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Vol. 51, No. 2, 2005
Issue release date: March–April 2005
Gerontology 2005;51:142–144

Creutzfeldt-Jakob Disease and Homocysteine Levels in Plasma and Cerebrospinal Fluid

Bleich S. · Otto M. · Zerr I. · Kropp S. · Kretzschmar H.A. · Wiltfang J.
aDepartment of Psychiatry and Psychotherapy, Friedrich-Alexander-University, Erlangen-Nuremberg, bDepartment of Neurology, Georg-August-University Göttingen, cDepartment of Psychiatry and Psychotherapy, Medical School University, Hannover, and dInstitute of Neuropathology, Ludwig-Maximilians-University, Munich, Germany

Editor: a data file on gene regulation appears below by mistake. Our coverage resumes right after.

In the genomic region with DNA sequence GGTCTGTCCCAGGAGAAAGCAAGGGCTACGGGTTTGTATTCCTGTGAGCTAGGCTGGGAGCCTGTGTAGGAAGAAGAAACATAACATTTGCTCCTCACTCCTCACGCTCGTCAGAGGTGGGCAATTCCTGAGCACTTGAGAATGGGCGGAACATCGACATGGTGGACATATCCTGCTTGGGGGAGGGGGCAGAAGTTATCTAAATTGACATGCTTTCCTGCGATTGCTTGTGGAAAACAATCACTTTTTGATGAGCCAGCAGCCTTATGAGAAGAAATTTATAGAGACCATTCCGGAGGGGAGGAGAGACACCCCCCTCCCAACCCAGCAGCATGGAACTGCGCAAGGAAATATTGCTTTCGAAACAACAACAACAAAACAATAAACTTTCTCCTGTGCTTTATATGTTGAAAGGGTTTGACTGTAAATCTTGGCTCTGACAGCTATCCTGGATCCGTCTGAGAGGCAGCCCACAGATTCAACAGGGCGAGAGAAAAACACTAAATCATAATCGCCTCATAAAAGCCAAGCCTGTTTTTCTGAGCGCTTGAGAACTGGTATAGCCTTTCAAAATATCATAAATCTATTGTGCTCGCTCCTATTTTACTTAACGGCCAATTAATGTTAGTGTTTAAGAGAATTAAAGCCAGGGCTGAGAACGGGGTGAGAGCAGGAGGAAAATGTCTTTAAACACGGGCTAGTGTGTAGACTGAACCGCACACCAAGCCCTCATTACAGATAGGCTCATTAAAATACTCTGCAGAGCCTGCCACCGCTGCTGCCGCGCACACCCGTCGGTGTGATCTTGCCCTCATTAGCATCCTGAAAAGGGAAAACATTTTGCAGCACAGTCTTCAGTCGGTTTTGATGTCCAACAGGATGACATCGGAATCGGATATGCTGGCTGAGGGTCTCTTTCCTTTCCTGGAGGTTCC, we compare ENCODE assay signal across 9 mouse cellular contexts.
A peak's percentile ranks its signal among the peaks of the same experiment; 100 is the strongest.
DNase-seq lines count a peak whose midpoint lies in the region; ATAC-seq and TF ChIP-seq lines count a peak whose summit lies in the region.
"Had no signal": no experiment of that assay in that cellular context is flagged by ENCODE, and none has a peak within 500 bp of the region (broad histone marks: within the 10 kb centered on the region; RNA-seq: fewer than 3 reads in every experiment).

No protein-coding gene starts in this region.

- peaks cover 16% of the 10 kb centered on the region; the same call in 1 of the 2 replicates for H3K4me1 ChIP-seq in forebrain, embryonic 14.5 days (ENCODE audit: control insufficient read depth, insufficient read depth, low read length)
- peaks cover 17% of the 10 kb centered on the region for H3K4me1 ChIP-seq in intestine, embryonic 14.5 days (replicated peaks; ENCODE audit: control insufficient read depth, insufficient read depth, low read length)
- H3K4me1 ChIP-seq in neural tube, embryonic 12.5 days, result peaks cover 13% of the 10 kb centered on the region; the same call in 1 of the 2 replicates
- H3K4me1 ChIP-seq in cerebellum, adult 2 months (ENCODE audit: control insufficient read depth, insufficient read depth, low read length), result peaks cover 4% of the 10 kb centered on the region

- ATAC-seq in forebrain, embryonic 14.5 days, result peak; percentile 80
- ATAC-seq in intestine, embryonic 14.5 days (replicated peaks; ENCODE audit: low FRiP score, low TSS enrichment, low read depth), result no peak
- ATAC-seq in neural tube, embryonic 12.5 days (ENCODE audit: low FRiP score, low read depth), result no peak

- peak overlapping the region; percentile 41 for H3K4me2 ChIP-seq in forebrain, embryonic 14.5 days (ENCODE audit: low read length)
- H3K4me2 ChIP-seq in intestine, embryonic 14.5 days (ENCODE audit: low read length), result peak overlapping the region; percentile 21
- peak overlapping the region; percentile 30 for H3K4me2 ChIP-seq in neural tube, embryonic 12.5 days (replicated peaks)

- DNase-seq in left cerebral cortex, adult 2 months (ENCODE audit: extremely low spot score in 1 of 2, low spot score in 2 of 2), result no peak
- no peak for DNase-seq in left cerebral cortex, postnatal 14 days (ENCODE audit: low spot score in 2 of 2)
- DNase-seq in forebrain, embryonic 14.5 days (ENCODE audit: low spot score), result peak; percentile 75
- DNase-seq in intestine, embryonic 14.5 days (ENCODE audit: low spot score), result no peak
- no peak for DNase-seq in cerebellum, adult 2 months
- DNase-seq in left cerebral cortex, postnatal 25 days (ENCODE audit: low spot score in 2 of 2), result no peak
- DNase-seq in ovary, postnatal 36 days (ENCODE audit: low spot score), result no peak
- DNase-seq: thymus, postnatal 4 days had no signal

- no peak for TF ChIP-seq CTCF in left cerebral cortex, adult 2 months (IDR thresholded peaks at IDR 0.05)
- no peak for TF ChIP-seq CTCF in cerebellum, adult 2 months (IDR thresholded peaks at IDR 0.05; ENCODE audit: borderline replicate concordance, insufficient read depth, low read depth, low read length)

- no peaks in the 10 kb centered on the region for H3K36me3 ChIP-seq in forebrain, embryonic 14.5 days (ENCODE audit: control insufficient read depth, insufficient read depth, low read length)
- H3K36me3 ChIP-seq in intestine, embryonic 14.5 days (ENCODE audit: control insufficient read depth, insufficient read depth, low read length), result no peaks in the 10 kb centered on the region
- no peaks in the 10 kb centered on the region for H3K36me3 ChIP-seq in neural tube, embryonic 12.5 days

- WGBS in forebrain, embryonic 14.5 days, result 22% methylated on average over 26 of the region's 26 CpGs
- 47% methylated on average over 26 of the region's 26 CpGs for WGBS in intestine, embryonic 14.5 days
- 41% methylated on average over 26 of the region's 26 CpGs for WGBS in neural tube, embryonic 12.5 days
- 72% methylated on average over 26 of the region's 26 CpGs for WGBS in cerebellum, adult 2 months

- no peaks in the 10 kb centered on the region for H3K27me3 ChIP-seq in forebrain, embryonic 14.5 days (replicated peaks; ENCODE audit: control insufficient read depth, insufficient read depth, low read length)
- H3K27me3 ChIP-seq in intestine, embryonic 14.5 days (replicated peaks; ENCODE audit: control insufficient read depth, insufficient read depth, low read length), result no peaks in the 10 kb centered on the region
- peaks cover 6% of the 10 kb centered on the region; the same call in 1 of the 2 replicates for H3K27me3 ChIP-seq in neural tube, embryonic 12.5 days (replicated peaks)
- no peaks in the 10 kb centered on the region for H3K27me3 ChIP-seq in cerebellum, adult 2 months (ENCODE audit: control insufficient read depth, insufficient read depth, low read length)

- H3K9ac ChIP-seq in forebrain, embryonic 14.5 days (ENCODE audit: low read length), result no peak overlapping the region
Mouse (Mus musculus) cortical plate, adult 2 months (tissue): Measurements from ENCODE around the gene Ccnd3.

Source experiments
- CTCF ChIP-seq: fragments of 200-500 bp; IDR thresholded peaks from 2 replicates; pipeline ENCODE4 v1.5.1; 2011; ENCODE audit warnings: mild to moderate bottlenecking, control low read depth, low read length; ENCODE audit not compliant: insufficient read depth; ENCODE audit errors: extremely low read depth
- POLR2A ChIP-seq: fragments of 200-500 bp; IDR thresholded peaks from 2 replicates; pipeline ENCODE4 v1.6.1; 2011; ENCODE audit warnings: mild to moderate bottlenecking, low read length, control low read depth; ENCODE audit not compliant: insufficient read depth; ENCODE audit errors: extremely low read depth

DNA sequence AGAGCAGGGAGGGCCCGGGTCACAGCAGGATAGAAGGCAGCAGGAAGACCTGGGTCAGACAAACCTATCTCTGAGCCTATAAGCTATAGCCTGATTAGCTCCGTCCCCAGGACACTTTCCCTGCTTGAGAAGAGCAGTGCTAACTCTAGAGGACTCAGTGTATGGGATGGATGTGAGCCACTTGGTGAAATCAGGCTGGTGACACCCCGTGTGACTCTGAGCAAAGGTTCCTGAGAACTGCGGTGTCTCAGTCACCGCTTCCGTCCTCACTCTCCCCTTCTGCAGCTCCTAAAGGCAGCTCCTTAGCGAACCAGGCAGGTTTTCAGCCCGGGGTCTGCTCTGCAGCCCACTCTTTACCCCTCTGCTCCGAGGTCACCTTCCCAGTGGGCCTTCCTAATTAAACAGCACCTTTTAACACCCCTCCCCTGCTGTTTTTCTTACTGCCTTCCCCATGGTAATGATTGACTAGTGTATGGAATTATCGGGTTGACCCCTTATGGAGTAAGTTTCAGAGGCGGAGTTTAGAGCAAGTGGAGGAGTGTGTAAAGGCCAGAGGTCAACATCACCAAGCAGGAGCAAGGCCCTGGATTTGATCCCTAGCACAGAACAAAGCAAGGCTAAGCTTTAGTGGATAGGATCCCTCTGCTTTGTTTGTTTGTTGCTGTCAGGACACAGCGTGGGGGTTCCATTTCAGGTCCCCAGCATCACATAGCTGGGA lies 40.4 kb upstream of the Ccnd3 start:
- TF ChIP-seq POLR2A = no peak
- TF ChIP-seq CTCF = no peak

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Background: There is evidence that homocysteine contributes to various neurodegenerative disorders. Objective: To assess the values of homocysteine in patients with Creutzfeldt-Jakob disease (CJD) in both cerebrospinal fluid (CSF) and plasma. Methods: Study design: Case control study. Total homocysteine was quantified in CSF and plasma samples of CJD patients (n = 13) and healthy controls (n = 13). Results: Mean values in healthy controls: 0.15 µmol/l ± 0.07 (CSF) and 9.10 µmol/l ± 2.99 (plasma); mean values in CJD patients: 0.13 µmol/l ± 0.03 (CSF) and 9.22 µmol/l ± 1.81 (plasma). No significant differences between CJD patients and controls were observed (Mann-Whitney U, p > 0.05). Conclusions: The results indicate that the CSF and plasma of CJD patients showed no higher endogenous levels of homocysteine as compared to normal healthy controls. These findings provide no evidence for an additional role of homocysteine in the pathogenetic mechanisms underlying CJD neurodegeneration.

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